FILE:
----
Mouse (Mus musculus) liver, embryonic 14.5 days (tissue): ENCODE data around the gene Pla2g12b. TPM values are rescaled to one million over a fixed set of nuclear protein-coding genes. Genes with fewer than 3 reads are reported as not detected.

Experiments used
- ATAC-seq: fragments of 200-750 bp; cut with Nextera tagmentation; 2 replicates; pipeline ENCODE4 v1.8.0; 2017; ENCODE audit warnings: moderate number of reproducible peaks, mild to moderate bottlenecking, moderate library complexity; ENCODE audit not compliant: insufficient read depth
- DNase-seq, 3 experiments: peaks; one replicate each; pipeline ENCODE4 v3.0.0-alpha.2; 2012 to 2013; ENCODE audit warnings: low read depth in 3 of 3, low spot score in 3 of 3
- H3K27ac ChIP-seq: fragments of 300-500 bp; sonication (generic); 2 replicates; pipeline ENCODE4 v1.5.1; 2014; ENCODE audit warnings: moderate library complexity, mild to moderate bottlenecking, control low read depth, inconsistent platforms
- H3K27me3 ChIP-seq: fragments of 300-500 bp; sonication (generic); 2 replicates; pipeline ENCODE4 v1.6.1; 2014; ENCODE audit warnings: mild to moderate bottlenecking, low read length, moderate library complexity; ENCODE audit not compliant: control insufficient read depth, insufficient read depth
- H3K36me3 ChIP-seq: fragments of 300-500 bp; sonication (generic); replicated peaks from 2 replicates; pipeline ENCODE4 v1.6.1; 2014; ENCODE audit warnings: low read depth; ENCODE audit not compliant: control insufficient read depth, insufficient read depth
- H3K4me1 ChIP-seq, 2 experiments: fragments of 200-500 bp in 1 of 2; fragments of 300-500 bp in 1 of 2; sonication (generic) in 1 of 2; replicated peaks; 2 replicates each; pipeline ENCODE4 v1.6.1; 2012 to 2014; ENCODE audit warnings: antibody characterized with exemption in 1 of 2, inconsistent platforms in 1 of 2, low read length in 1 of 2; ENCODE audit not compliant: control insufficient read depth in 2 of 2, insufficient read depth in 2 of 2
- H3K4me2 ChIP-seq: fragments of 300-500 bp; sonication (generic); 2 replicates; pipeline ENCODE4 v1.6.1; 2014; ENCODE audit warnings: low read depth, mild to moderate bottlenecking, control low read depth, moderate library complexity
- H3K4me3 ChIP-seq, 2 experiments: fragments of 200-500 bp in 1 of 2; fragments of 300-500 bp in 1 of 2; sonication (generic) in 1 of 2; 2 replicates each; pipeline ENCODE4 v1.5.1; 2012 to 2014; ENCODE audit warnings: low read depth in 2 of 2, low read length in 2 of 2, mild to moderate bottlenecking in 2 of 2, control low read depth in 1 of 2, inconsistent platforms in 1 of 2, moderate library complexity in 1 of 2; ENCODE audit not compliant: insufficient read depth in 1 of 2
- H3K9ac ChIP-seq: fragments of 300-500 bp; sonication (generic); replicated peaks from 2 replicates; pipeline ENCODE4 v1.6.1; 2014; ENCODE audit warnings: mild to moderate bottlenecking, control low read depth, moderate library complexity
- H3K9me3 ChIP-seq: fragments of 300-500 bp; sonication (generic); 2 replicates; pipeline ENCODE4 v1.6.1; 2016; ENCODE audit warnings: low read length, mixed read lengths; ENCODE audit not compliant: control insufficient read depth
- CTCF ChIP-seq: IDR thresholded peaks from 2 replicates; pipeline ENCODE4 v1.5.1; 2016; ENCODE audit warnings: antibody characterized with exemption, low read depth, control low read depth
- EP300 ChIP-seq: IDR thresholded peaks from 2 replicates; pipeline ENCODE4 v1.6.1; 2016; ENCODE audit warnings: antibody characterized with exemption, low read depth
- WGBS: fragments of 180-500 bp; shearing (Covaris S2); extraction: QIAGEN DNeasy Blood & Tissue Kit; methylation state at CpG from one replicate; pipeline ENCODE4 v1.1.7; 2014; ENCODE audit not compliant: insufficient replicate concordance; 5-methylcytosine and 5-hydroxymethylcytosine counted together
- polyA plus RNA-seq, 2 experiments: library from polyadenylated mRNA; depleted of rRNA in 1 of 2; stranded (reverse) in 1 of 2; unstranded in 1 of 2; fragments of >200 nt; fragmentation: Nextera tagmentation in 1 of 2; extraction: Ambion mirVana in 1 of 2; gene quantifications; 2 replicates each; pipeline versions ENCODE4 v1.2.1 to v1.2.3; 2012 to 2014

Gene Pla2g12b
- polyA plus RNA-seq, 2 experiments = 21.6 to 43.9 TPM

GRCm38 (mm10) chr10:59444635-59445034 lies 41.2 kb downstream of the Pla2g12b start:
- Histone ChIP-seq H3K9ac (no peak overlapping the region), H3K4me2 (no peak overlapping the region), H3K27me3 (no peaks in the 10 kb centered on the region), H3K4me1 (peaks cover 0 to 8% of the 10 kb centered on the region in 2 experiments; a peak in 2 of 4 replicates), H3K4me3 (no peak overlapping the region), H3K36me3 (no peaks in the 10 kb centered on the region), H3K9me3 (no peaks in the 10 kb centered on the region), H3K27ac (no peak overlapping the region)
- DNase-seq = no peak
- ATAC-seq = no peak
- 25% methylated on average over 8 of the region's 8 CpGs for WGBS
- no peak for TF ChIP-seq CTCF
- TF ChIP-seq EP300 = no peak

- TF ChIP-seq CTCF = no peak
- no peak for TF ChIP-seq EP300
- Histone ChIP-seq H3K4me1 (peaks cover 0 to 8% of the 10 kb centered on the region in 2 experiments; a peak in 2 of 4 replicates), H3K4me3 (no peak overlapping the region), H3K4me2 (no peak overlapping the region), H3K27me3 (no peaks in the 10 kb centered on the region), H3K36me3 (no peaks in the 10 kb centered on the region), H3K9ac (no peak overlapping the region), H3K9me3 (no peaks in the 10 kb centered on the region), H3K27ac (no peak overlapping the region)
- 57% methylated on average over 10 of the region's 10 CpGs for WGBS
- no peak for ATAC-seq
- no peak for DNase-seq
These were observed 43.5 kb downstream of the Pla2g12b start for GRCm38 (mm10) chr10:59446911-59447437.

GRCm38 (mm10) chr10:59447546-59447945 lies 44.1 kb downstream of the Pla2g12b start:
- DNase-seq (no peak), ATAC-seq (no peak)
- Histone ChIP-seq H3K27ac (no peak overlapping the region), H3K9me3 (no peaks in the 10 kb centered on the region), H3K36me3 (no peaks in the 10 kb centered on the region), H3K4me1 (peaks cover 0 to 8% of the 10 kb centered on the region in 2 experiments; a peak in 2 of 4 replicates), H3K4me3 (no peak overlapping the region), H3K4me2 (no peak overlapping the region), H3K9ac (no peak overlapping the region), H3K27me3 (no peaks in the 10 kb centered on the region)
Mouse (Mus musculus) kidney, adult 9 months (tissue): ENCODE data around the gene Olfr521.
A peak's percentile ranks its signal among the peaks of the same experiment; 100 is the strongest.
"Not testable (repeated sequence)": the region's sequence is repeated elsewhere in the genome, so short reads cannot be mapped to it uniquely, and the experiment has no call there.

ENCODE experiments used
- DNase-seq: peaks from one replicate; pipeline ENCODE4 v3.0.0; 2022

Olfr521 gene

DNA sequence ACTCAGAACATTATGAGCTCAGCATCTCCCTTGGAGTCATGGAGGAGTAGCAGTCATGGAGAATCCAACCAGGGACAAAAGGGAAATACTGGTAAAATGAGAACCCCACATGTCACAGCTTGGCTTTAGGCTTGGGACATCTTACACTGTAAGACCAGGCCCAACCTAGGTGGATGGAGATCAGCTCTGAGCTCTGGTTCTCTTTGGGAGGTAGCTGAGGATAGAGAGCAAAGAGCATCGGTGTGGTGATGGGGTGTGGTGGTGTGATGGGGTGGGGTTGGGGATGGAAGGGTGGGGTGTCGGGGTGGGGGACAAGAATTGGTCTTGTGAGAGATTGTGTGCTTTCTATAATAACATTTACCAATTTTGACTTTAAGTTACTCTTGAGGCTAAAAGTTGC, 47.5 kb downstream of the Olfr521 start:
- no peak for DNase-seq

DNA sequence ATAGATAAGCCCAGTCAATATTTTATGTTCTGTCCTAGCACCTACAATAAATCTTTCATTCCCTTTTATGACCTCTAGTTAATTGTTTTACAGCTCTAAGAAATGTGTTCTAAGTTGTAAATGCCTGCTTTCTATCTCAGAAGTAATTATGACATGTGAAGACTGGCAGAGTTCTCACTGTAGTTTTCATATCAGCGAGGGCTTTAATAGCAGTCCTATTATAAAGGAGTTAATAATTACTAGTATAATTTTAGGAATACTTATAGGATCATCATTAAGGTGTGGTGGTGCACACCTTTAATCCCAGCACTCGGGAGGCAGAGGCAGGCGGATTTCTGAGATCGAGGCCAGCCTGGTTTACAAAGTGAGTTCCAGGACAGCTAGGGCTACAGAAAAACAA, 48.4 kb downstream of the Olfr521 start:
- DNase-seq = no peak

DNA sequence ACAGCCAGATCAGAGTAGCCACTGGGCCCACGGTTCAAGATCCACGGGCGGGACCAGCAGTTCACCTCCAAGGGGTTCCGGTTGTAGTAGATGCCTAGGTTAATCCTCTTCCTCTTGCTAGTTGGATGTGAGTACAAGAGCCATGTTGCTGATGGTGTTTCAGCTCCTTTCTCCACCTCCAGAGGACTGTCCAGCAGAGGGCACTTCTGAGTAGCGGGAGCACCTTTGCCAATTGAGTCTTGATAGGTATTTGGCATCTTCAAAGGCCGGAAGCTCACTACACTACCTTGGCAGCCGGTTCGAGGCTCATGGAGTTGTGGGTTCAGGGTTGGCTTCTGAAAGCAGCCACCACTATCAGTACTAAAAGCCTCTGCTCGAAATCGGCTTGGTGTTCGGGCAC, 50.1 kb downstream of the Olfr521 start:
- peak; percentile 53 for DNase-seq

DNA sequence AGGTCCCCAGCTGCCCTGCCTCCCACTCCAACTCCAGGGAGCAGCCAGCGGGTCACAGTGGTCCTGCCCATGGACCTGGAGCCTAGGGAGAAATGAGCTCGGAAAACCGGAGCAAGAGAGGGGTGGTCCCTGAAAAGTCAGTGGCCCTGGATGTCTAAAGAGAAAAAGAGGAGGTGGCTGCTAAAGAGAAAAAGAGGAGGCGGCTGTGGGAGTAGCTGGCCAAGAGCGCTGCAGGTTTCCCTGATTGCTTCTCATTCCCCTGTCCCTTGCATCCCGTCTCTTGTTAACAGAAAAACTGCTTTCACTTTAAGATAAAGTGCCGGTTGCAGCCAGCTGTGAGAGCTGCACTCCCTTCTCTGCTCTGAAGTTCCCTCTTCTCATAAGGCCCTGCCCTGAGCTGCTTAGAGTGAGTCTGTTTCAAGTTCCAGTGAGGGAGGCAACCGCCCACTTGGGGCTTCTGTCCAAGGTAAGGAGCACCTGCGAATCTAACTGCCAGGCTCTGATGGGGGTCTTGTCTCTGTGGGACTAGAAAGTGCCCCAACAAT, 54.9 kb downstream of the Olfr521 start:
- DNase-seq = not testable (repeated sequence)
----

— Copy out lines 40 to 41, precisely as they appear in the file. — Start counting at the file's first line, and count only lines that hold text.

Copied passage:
- DNase-seq: peaks from one replicate; pipeline ENCODE4 v3.0.0; 2022

Olfr521 gene